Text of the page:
I don't think the medicine is my only grip on my sanity. But I am not eager to find out how big a role it plays. I'm a 21 year player (since diagnosis) in this game and a vast majority of those years have been happy, productive and stable. Except for a few close friends who are aware, most of my acquaintances wouldn't guess I'm someone with a major mental illness. I take the medicine. I don't always like it, but I really hate spinning out of control and ending up in the hospital. What it comes down to for me is the people I trust to care for me, doctors and family, wouldn't trust me if I didn't play by the rules. So I do.
Monica was responding to my post. Is Being a Good Little Girl Dangerous?
The conversation began with this comment by Tabby to an earlier post:
I have always been told, by family and by the medical profession to "be a good little girl and do what the doctor tells you to do cause they know better than you do."
In a comment to a follow-up piece, Terri went further by asserting the "be a good girl theory is very dangerous ..."
It all comes down to trust. It forms the basis of all relationships - family, social, community, work. When the trust is not there in the first place, or when it breaks down, bad things always happen. This is why Terri is right on the money. Being ordered to be a good little girl is no way to build a trusting relationship between doctor and patient. This is especially true if our meds seem to be making us worse rather than better.
I raised this very issue at my first (and last) ground rounds I delivered in 2008 at a psychiatric facility in Princeton, NJ. Years earlier, my research revealed much lower drop-out rates in cancer meds than psychiatric meds. For instance, 26 percent of patients quit their tamoxifen over one year in a cancer trial vs nearly 80 percent dropping out of a Zyprexa maintenance study.
So, are oncologists telling their patients something different? I acknowledged to my audience I was speculating, but I managed to get them to sign off on this PowerPoint:
What oncologists may be telling their patients:
It's going to be hell, but there is an excellent chance your cancer will go away.
Then I showed them this PowerPoint:
What I know too many psychiatrists tell their patients:
What are you complaining about? These meds work. Something must be wrong with you. You're much better off than you were before. You need to stay on these drugs the rest of your life.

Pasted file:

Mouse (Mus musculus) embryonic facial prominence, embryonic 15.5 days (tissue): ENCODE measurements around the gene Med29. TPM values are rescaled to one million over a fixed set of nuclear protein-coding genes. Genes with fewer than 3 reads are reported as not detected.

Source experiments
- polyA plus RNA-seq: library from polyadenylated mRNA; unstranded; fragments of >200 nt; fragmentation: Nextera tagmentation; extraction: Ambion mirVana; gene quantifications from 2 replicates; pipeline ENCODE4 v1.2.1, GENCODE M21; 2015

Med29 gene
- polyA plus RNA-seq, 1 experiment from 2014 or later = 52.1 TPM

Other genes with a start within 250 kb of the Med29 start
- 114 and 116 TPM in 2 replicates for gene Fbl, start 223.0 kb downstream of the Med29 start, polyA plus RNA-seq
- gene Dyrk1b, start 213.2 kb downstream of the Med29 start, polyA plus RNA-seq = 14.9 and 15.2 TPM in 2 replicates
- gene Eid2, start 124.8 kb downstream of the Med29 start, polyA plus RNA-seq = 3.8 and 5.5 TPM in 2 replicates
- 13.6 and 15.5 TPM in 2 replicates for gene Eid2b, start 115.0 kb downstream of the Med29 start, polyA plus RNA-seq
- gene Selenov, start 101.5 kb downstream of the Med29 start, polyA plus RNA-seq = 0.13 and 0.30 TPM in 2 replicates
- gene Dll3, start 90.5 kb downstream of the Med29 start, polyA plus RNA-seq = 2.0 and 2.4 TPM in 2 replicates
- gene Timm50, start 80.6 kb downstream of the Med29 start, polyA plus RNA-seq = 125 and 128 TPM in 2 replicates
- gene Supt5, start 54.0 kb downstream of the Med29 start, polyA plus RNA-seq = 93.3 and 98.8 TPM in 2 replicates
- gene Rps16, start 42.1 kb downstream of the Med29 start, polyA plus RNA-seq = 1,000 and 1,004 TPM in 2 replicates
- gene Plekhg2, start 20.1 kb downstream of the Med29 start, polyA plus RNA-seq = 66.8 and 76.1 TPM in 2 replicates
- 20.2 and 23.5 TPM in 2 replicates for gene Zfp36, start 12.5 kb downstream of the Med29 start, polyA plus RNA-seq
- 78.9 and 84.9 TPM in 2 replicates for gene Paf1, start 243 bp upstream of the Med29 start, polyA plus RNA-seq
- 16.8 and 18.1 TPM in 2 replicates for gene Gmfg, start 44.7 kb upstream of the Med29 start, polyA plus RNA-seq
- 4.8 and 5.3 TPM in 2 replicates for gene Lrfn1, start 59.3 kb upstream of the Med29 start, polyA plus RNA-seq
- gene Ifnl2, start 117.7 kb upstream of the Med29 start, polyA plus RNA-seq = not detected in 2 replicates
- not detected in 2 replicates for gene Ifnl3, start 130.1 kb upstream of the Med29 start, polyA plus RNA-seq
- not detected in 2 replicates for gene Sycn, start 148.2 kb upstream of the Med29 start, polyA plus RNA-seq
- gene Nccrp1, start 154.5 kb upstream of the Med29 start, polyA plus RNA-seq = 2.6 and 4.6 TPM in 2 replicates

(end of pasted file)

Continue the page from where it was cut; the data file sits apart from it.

Today, I would instead put up a PowerPoint with Tabby’s “good little girl” comment.
Then I went to another PowerPoint:
What I'm guessing the cancer patient may be thinking is this: One year of hell - if that's what it takes to get my old life back, I'm willing to put up with that.
What I know the psychiatric patient is thinking is this: This is the best you can do? You mean I'm going to have to spend the rest of my life - like this?
Then I quoted Ross Baldessarini MD of Harvard, in a presentation I heard at the 2006 American Psychiatric Association annual meeting: "We need to be a lot more sensitive to minor complaints," he said. Otherwise, "we will drive patients out of treatment."
Very dangerous, obviously.
Terri, you have the support of a legend in psychiatry, a pioneer in lithium treatment, held in awe throughout the profession. I had occasion to talk with Dr Baldessarini a year before at a different conference. There, he told me that American psychiatrists were “cowboys” and said “patients don’t want their wings clipped.”
In her latest comment, Tabby adds a new wrinkle:
You came to them, they didn't come to you. You wanted meds and they gave them to you. You don't want to take them but you want them to help you. They can't help you if you don't take the meds they prescribe you.
It's not up to them as to whether you enjoy the side effects or not. It's up to them if the side effects cause medical and/or health harm and to that degree they are responsible BUT just cause you don't want to be semi-comatosed at work has not one thing to do with them.
This comes to the original point I raised in the article that kicked off this series: We want to get well, we want our lives back. Our doctors, by contrast, are more concerned with keeping us out of the hospital. Obviously, we don’t want to be back in the hospital, either, as Monica makes abundantly clear. But we also need to see that light at the end of the tunnel, and so do our doctors.
We all need to be on the same page - doctor, patient, family. Otherwise, there is no basis for trust. Then, bad things happen.
Monica has established that level of trust. She acknowledges she has had to make her own compromises in order to achieve it. Her reward has been a “happy, productive, and stable” life.
Published On: February 12, 2011
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